Herzog & de Meuron and Ai Weiwei
Musée national d'art moderne, Paris, France
Museum für Asiatische Kunst, Berlin, Germany
Museum DKM, Duisburg, Germany
Museum of Contemporary Art, Los Angeles, CA
Museum of Modern Art, New York, NY
San Francisco Museum of Modern Art, San Francisco, CA
Solomon R. Guggenheim Museum, New York, NY
Tate Modern, London, England
Ullens Center for Contemporary Art, Beijing, China
Hara Museum of Contemporary Art, Tokyo, Japan
Los Angeles County Museum of Art, Los Angeles, CA
Museum für Moderne Kunst, Frankfurt, Germany
Museum of Arts and Design, New York, NY
Queensland Art Gallery/Gallery of Modern Art, Brisbane, Australia
Saatchi Collection, London, England
Gelerie Urs Meile, Lucerne, Switzerland and Beijing, China
Herzog & de Meuron
Born in Basel in 1950, Jacques Herzog and Pierre de Meuron studied architecture at the Swiss Federal Institute of Technology Zurich (ETH) from 1970 to 1975 with Aldo Rossi and Dolf Schnebli. They received their degree in architecture in 1975 and established Herzog & de Meuron in Basel in 1978. The practice has designed a wide range of projects from the small scale of a private home to the large scale of urban design. While many of their projects are highly recognized public facilities, they have also completed several distinguished private projects such as apartment buildings, offices and factories. In many projects Herzog & de Meuron have worked with artists, an eminent example of that practice being their collaboration with Ai Weiwei which resulted in the design of three realised projects to date including the Beijing National Stadium. Jacques Herzog and Pierre de Meuron are visiting professors at the Harvard Graduate School of Design since 1994 (and in 1989). They are professors at the ETH Zurich since 1999 and co-founded the ETH Studio Basel - Contemporary City Institute in 2002.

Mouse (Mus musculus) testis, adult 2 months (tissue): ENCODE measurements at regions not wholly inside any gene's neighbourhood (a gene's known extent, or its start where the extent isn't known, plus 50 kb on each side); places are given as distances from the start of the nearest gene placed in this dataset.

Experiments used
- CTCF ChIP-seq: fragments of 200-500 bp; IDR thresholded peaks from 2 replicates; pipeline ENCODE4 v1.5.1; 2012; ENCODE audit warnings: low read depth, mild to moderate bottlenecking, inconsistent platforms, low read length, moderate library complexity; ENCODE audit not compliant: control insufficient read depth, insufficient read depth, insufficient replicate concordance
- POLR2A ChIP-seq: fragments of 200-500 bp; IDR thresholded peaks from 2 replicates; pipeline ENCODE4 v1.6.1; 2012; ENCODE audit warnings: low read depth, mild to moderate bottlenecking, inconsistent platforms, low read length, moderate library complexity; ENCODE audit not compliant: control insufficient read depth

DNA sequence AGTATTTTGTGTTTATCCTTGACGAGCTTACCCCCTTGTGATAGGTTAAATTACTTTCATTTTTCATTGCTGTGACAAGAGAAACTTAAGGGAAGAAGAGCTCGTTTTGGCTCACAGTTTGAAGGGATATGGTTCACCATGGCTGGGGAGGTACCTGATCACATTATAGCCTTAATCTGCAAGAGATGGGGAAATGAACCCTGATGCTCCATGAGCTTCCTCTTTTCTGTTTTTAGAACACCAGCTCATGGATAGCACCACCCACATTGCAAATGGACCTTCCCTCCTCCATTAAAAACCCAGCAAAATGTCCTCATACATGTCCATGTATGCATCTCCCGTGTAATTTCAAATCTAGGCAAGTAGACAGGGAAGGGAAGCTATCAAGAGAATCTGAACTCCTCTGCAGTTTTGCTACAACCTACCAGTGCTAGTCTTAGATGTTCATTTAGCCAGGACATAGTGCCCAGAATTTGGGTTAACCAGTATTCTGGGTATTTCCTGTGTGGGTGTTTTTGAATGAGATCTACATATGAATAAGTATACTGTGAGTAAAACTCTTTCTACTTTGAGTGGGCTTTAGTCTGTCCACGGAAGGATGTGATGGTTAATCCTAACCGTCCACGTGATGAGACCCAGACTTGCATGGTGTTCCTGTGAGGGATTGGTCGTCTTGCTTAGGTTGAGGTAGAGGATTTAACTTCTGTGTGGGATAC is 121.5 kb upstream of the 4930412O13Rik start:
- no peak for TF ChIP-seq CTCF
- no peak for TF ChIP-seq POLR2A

Chinese conceptual artist Ai Weiwei also works as an architect, photographer, curator and globally recognised human rights activist. Born in 1957 in Beijing, he began his training at Beijing Film Academy and later continued at the Parsons School of Design in New York City. His work has been exhibited around the world with solo exhibitions at Stiftung DKM, Duisburg (2010); Mori Art Museum, Tokyo (2009); Haus der Kunst, Munich (2009); Sherman Contemporary Art Foundation, Cambelltown Arts Center, Sydney (2008); and the Groninger Museum, Groningen (2008), and participation in the 48th Venice Biennale in Italy (1999, 2008, 2010); Guangzhou Triennale in China (2002, 2005), Busan Biennial in Korea (2006), Documenta 12 in Germany (2007), and the 29th Sao Paulo Biennial in Brazil (2010). In October 2010, Ai Weiwei's "Sunflower Seeds" was installed in the Tate Modern Turbine Hall, London. Ai Weiwei participated in the Serpentine Gallery's China Power Station exhibition in 2006, and the Serpentine Gallery Map Marathon in 2010.
Courtesy of Serpentine Gallery.